Consumer Trends Your Small Business Needs to Know Now
Even though many businesses focus on beating their competitors, the words of Jeff Bezos, the founder of Amazon, give business owners a new perspective: “If you’re competitor-focused, you have to wait until there is a competitor doing something. Being customer-focused allows you to be more pioneering.”
The first step in being customer-focused involves figuring out exactly what your clientele is looking for. The easiest way to do this is to identify trends in consumer expectations. Here’s what consumers expect of small businesses right now.
Table of Contents
- The Ability to Purchase Directly from the Business
- Customer-Centric Practices
- Omnichannel Experience
The Ability to Purchase Directly from the Business
Whether it’s due to an inherent distrust for middlemen, a desire to make sure they’re getting an authentic product, or simply a need to connect with the people producing their goods, consumers are frequently demanding to purchase directly from the business. The good news is that this could easily work for the benefit of both the customers and your company.
When customers purchase directly from you, as opposed to a retailer or another middleman, you can reap the following rewards:
- It’s easier to collect customer feedback when it’s harvested straight from interactions with your own company.
- You may be able to increase your profit margins by selling your products directly to customers at a retail price instead of wholesale.
- You can better meet customer needs because you have the leeway to offer options such as bulk discounts and flexible payment plans.
Due to growing concerns over the health and longevity of the natural environment, many consumers would rather buy from a company that has sustainable practices. Not only can sustainability make your customers feel better about the purchases they make, but it can also make your employees and investors feel more confident in what you produce and how you produce it.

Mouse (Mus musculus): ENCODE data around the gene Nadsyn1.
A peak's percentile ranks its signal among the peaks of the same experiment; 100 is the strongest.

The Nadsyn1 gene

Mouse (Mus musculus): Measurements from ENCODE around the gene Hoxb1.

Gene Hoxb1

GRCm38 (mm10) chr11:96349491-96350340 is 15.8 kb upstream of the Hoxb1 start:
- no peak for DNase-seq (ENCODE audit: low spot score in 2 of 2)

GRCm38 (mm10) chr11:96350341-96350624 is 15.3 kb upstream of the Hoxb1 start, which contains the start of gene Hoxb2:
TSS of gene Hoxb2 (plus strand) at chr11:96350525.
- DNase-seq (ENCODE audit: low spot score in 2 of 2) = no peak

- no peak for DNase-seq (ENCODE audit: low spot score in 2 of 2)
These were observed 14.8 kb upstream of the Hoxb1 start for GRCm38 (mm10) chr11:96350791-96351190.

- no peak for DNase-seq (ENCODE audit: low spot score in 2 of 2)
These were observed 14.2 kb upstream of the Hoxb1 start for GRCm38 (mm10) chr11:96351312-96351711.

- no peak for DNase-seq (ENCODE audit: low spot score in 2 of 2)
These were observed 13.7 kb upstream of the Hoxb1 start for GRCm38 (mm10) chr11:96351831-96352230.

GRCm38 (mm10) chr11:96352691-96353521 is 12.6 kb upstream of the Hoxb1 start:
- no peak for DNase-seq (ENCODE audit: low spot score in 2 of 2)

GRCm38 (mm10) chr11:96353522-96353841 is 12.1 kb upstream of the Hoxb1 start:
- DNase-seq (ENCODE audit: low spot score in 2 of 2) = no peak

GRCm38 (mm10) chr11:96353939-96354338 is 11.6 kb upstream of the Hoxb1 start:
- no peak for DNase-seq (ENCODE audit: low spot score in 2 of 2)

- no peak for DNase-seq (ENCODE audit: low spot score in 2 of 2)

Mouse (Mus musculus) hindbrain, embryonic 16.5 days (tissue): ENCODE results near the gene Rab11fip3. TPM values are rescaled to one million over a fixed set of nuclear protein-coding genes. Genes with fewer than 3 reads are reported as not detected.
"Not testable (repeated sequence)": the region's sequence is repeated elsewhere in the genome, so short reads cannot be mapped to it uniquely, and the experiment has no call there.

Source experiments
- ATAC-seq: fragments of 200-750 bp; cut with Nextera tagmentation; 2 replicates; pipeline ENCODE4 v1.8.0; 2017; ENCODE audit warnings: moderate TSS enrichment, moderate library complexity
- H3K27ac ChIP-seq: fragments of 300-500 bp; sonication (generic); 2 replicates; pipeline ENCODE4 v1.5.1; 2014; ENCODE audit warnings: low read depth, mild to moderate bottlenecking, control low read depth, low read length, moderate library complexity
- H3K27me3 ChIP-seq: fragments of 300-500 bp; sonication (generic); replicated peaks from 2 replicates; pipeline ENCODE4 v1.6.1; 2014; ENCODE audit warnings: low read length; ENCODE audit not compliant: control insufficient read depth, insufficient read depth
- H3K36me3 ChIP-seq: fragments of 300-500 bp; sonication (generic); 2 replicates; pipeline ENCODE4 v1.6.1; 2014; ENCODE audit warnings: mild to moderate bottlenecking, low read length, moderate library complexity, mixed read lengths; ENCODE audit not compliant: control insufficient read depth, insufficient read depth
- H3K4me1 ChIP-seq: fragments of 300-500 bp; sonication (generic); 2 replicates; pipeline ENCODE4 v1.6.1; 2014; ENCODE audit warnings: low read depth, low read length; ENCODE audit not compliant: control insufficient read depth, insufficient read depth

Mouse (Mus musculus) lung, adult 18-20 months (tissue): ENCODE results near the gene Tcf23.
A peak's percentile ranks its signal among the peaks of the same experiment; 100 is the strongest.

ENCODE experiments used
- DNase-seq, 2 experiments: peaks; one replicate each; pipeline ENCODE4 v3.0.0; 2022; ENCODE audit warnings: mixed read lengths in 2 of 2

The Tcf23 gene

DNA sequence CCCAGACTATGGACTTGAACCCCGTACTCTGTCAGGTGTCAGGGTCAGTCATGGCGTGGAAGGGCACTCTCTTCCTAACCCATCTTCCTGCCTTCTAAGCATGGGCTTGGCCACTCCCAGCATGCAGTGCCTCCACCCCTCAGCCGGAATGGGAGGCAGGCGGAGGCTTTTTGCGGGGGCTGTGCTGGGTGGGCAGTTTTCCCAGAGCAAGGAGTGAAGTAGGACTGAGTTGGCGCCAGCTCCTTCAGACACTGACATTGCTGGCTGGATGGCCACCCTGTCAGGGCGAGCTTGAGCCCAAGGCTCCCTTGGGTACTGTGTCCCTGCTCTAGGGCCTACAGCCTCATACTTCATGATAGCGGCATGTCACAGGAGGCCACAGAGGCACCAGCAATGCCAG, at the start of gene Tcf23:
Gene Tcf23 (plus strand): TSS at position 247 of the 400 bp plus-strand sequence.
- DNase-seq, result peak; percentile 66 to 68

Here are some tips for how to centralize sustainability in your business model:
- Establish sustainability as a core, driving principle of your organization. This would involve making sure everybody, including all levels of stakeholders, recognize your investment in safeguarding the environment.
- Never shy away from accountability. If an element of your process lacks sustainability, it’s best to openly acknowledge this and articulate a plan for moving forward.
- Be innovative in how you look for ways to make your business more environmentally sustainable. If you come up with an innovative way to increase sustainability, don’t be shy about sharing your insights because not only will consumers appreciate it, but it could also position you as a sustainability leader in your sector.
On the one hand, it may seem as if customers have always wanted a customer-centric experience. But in recent years, this want has matured into a need, and, at this point, in many industries, it’s now an assumption. Consumers recognize their high value in the business world, and recent economic downturns have underscored the pivotal role they play. This has resulted in high customer service expectations.
For a small business, it’s also an opportunity. Even though it may take a significant investment to build an infrastructure that supports customer-centric practices, in most cases, it’s well worth the resources and effort.
Here are some elements many businesses find useful when shifting towards a customer-centric approach:
- Make purchasing as convenient as possible. This often involves combining online and in-person purchasing options, as well as publicizing these to your clients.
- Offer several different ways to resolve customer issues, including:
- Over the phone
- Via text message or email
- Using an online chat system
- Provide both a mobile app and a website that enable consumers to make purchases.
An omnichannel experience involves providing consumers with multiple ways of buying and communicating. For consumers, this means they can initiate and complete communications or purchases using multiple devices at various times and in a way that conveniently fits their schedules.
For a business, even though providing these kinds of resources may seem like a challenge, often, the backbone of a system that enables an omnichannel experience is relatively simple. For example, if you have a unified communications system with one or more vanity 800 numbers, SMS messaging, and email, you bring the bulk of your interactions under a single umbrella.
Also, a customer relationship management system (CRM) can make it easy to collect customer interaction data into a single platform. You can then use it for training, improving customer success rates, and collecting data regarding additional methods of communication in the future, such as videoconferencing.
Whether you’re trying to be the next Jeff Bezos or plan to keep things small, if you’re ready to meet customers where they are, vanity toll-free numbers are a great first step. Who uses toll-free numbers? Any business that wants to facilitate easy, free communication with its clients. To learn more about the potential for making sure your phone system is in line with current consumer trends, connect with 800.com today.